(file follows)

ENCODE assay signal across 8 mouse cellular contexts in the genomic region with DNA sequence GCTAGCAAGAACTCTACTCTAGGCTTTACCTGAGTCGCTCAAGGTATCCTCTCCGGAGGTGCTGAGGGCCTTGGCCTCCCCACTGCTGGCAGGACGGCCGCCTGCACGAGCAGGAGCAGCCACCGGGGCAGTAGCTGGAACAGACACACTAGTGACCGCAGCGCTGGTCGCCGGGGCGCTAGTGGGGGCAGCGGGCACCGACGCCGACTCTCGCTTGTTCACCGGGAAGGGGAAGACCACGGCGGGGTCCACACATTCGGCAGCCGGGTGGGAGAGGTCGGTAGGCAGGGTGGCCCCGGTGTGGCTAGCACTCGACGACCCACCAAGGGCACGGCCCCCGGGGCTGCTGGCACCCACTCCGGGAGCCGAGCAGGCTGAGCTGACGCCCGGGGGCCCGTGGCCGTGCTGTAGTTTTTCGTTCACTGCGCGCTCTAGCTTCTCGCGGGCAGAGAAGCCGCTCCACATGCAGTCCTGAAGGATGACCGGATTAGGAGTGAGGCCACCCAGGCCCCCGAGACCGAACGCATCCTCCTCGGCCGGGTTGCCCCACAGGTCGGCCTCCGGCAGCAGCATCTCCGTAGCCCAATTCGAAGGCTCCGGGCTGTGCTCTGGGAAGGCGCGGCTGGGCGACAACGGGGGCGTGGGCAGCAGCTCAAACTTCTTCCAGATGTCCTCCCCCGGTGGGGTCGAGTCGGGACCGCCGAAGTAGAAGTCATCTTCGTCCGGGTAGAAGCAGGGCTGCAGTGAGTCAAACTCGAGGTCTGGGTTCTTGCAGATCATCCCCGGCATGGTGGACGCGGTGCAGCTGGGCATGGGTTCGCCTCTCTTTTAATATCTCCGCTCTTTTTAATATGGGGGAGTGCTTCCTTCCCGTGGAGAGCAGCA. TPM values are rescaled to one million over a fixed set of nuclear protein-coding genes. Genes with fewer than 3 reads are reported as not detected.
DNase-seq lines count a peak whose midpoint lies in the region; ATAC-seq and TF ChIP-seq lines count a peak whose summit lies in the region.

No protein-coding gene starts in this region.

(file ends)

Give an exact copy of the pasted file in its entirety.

ENCODE assay signal across 8 mouse cellular contexts in the genomic region with DNA sequence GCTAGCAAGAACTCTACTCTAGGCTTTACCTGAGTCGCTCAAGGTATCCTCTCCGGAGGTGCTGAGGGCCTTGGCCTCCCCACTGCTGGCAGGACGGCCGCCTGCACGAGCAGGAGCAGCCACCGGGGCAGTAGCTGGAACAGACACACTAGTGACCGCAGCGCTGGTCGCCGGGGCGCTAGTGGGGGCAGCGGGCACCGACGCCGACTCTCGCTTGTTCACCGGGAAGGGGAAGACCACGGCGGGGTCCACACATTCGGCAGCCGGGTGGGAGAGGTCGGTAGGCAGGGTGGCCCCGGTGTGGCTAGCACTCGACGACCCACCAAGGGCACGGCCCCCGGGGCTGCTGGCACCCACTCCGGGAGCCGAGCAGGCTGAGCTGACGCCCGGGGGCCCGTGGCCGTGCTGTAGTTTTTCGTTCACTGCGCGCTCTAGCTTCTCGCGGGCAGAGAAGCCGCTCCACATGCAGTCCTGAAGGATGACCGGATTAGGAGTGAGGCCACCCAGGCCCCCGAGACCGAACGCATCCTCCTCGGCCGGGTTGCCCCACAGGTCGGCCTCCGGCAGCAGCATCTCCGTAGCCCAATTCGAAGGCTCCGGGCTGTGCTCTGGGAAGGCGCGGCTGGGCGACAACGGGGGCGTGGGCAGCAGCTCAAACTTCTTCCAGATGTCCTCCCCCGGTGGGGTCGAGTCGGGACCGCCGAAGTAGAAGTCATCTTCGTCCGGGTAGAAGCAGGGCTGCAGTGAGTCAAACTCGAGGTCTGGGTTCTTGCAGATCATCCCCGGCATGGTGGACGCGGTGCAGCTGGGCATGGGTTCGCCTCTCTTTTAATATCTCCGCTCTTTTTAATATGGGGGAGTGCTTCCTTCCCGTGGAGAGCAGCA. TPM values are rescaled to one million over a fixed set of nuclear protein-coding genes. Genes with fewer than 3 reads are reported as not detected.
DNase-seq lines count a peak whose midpoint lies in the region; ATAC-seq and TF ChIP-seq lines count a peak whose summit lies in the region.

No protein-coding gene starts in this region.